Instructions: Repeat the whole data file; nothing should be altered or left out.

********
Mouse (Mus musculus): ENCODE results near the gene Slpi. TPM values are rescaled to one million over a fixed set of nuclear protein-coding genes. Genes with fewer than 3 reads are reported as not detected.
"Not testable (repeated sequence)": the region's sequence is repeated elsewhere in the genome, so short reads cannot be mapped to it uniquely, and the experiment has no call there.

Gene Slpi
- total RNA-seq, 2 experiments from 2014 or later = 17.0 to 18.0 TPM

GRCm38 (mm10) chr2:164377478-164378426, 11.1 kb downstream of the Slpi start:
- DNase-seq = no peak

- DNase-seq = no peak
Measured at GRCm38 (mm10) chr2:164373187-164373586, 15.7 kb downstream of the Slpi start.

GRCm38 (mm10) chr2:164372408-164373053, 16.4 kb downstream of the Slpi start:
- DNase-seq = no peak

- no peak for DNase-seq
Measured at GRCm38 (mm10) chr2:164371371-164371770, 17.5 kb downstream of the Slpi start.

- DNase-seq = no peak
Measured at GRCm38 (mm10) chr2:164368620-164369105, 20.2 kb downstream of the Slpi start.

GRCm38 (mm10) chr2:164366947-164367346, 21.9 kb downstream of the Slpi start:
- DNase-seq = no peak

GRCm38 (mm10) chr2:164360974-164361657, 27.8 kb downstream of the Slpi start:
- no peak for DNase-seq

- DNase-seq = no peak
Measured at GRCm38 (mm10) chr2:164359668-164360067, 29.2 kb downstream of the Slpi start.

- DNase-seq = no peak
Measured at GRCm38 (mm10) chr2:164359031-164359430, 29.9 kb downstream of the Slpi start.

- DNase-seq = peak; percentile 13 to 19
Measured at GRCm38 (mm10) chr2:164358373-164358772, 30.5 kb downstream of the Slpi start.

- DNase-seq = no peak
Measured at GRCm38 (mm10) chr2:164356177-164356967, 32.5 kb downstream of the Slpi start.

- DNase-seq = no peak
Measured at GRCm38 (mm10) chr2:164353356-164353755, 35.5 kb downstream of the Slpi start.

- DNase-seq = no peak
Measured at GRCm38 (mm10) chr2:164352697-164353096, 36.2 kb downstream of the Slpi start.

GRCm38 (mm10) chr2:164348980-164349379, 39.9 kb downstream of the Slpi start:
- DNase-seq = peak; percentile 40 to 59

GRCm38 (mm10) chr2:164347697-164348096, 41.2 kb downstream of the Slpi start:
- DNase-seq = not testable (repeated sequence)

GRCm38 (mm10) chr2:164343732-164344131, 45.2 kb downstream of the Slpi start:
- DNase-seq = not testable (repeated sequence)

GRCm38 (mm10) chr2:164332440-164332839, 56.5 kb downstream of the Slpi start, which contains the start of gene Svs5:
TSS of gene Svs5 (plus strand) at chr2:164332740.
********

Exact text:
Mouse (Mus musculus): ENCODE results near the gene Slpi. TPM values are rescaled to one million over a fixed set of nuclear protein-coding genes. Genes with fewer than 3 reads are reported as not detected.
"Not testable (repeated sequence)": the region's sequence is repeated elsewhere in the genome, so short reads cannot be mapped to it uniquely, and the experiment has no call there.

Gene Slpi
- total RNA-seq, 2 experiments from 2014 or later = 17.0 to 18.0 TPM

GRCm38 (mm10) chr2:164377478-164378426, 11.1 kb downstream of the Slpi start:
- DNase-seq = no peak

- DNase-seq = no peak
Measured at GRCm38 (mm10) chr2:164373187-164373586, 15.7 kb downstream of the Slpi start.

GRCm38 (mm10) chr2:164372408-164373053, 16.4 kb downstream of the Slpi start:
- DNase-seq = no peak

- no peak for DNase-seq
Measured at GRCm38 (mm10) chr2:164371371-164371770, 17.5 kb downstream of the Slpi start.

- DNase-seq = no peak
Measured at GRCm38 (mm10) chr2:164368620-164369105, 20.2 kb downstream of the Slpi start.

GRCm38 (mm10) chr2:164366947-164367346, 21.9 kb downstream of the Slpi start:
- DNase-seq = no peak

GRCm38 (mm10) chr2:164360974-164361657, 27.8 kb downstream of the Slpi start:
- no peak for DNase-seq

- DNase-seq = no peak
Measured at GRCm38 (mm10) chr2:164359668-164360067, 29.2 kb downstream of the Slpi start.

- DNase-seq = no peak
Measured at GRCm38 (mm10) chr2:164359031-164359430, 29.9 kb downstream of the Slpi start.

- DNase-seq = peak; percentile 13 to 19
Measured at GRCm38 (mm10) chr2:164358373-164358772, 30.5 kb downstream of the Slpi start.

- DNase-seq = no peak
Measured at GRCm38 (mm10) chr2:164356177-164356967, 32.5 kb downstream of the Slpi start.

- DNase-seq = no peak
Measured at GRCm38 (mm10) chr2:164353356-164353755, 35.5 kb downstream of the Slpi start.

- DNase-seq = no peak
Measured at GRCm38 (mm10) chr2:164352697-164353096, 36.2 kb downstream of the Slpi start.

GRCm38 (mm10) chr2:164348980-164349379, 39.9 kb downstream of the Slpi start:
- DNase-seq = peak; percentile 40 to 59

GRCm38 (mm10) chr2:164347697-164348096, 41.2 kb downstream of the Slpi start:
- DNase-seq = not testable (repeated sequence)

GRCm38 (mm10) chr2:164343732-164344131, 45.2 kb downstream of the Slpi start:
- DNase-seq = not testable (repeated sequence)

GRCm38 (mm10) chr2:164332440-164332839, 56.5 kb downstream of the Slpi start, which contains the start of gene Svs5:
TSS of gene Svs5 (plus strand) at chr2:164332740.